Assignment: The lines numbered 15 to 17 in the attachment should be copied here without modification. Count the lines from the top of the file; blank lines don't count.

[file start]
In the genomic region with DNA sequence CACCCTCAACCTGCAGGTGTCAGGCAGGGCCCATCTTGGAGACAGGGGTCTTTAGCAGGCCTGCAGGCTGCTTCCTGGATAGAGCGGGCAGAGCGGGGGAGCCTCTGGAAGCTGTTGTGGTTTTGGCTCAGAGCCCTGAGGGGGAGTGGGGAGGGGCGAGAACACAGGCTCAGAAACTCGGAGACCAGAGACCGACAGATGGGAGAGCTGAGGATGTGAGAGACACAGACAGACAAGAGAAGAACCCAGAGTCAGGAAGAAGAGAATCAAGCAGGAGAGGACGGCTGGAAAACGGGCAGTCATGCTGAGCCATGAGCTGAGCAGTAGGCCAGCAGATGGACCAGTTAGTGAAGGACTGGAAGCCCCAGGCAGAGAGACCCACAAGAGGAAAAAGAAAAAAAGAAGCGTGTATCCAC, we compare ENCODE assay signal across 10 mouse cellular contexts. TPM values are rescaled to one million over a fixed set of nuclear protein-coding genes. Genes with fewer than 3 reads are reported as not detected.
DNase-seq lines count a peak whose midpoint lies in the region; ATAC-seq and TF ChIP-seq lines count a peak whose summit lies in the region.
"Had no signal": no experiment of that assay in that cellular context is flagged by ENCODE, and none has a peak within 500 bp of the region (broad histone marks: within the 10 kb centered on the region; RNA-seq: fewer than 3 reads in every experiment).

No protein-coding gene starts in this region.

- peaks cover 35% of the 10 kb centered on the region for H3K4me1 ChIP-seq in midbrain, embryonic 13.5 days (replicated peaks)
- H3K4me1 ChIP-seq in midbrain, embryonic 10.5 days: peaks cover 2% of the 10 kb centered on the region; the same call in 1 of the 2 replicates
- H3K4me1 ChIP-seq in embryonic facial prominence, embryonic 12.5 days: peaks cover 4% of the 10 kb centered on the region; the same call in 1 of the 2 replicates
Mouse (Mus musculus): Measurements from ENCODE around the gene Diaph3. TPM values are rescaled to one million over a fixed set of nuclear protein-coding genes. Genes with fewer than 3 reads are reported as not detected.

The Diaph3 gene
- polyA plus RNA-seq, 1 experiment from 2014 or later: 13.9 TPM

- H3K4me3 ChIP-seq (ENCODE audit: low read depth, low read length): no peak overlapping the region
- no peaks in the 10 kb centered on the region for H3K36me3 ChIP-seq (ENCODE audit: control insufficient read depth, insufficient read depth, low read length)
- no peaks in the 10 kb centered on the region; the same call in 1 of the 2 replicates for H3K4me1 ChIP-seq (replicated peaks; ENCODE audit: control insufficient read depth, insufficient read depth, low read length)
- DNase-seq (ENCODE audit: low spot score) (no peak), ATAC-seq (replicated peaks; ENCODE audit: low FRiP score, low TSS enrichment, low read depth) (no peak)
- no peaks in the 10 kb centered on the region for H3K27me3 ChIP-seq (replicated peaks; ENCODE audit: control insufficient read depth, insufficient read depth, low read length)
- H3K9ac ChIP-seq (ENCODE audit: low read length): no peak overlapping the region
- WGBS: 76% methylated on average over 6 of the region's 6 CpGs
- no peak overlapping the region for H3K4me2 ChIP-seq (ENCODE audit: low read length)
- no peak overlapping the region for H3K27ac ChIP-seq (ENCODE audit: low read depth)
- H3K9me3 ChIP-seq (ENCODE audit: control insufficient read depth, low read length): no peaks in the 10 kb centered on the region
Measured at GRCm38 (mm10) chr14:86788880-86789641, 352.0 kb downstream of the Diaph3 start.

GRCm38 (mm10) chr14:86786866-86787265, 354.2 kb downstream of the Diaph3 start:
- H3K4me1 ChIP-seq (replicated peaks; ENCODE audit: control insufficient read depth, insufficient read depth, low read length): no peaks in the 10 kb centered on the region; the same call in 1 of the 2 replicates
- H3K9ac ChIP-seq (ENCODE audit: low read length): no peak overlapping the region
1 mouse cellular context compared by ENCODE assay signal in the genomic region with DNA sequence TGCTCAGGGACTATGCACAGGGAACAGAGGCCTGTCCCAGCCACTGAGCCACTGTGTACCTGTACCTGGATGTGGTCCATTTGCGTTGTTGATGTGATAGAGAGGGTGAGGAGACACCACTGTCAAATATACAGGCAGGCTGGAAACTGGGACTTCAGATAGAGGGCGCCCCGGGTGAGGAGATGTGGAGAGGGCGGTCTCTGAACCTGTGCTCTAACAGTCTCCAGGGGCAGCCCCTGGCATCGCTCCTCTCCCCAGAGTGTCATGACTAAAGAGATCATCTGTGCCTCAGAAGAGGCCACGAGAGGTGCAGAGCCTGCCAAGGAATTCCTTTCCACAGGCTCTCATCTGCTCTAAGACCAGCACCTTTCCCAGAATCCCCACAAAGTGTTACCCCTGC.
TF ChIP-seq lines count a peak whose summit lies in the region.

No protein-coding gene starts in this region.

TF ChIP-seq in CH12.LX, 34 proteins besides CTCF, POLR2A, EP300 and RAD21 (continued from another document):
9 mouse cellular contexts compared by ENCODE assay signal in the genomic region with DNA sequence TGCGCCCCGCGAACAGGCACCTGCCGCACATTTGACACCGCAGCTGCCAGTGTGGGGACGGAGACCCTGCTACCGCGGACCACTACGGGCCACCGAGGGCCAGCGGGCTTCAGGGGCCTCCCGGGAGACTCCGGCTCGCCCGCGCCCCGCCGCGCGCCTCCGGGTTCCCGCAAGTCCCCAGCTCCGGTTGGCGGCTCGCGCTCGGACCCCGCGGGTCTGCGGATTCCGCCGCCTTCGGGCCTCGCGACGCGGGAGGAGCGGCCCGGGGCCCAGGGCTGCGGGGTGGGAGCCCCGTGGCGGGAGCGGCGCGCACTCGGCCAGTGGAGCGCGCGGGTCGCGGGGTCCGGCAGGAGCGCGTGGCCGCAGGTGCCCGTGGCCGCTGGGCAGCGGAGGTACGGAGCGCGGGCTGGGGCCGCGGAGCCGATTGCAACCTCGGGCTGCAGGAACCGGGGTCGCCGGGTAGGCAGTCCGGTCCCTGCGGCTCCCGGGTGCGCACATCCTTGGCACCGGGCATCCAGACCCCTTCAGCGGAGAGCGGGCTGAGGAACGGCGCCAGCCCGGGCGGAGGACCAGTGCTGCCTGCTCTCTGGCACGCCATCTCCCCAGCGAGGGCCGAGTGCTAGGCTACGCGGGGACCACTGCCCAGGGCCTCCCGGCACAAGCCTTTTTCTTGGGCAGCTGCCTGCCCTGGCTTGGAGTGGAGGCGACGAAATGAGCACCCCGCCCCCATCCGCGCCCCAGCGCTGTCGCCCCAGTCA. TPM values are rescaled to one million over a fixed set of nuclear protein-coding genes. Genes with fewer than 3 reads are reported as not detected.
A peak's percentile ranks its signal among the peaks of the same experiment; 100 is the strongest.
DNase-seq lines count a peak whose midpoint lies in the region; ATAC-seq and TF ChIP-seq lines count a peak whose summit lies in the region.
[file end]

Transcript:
- no peaks in the 10 kb centered on the region for H3K27me3 ChIP-seq (replicated peaks; ENCODE audit: control insufficient read depth, insufficient read depth, low read length)
- H3K9ac ChIP-seq (ENCODE audit: low read length): no peak overlapping the region
- WGBS: 76% methylated on average over 6 of the region's 6 CpGs